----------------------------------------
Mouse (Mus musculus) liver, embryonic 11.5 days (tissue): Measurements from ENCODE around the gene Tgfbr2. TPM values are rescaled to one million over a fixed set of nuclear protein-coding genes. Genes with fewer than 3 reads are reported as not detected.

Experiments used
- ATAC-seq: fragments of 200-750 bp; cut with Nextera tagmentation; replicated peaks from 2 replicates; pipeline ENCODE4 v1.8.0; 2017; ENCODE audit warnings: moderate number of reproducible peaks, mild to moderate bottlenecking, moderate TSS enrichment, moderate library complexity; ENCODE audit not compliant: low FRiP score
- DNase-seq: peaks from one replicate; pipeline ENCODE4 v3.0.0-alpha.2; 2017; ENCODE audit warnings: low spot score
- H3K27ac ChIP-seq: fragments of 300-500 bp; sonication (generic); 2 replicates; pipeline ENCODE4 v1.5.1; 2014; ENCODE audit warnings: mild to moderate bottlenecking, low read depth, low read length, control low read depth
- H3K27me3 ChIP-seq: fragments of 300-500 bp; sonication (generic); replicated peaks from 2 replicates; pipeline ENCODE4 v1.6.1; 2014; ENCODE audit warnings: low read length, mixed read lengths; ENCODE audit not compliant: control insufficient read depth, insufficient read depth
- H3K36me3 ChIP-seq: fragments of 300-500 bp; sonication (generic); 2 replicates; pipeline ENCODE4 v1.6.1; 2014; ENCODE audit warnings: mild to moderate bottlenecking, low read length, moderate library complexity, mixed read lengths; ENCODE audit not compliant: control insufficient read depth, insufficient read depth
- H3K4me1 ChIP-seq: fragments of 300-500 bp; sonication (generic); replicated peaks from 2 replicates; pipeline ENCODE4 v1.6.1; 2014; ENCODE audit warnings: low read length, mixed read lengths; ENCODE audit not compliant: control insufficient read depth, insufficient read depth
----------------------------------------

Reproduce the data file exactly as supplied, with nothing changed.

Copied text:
Mouse (Mus musculus) liver, embryonic 11.5 days (tissue): Measurements from ENCODE around the gene Tgfbr2. TPM values are rescaled to one million over a fixed set of nuclear protein-coding genes. Genes with fewer than 3 reads are reported as not detected.

Experiments used
- ATAC-seq: fragments of 200-750 bp; cut with Nextera tagmentation; replicated peaks from 2 replicates; pipeline ENCODE4 v1.8.0; 2017; ENCODE audit warnings: moderate number of reproducible peaks, mild to moderate bottlenecking, moderate TSS enrichment, moderate library complexity; ENCODE audit not compliant: low FRiP score
- DNase-seq: peaks from one replicate; pipeline ENCODE4 v3.0.0-alpha.2; 2017; ENCODE audit warnings: low spot score
- H3K27ac ChIP-seq: fragments of 300-500 bp; sonication (generic); 2 replicates; pipeline ENCODE4 v1.5.1; 2014; ENCODE audit warnings: mild to moderate bottlenecking, low read depth, low read length, control low read depth
- H3K27me3 ChIP-seq: fragments of 300-500 bp; sonication (generic); replicated peaks from 2 replicates; pipeline ENCODE4 v1.6.1; 2014; ENCODE audit warnings: low read length, mixed read lengths; ENCODE audit not compliant: control insufficient read depth, insufficient read depth
- H3K36me3 ChIP-seq: fragments of 300-500 bp; sonication (generic); 2 replicates; pipeline ENCODE4 v1.6.1; 2014; ENCODE audit warnings: mild to moderate bottlenecking, low read length, moderate library complexity, mixed read lengths; ENCODE audit not compliant: control insufficient read depth, insufficient read depth
- H3K4me1 ChIP-seq: fragments of 300-500 bp; sonication (generic); replicated peaks from 2 replicates; pipeline ENCODE4 v1.6.1; 2014; ENCODE audit warnings: low read length, mixed read lengths; ENCODE audit not compliant: control insufficient read depth, insufficient read depth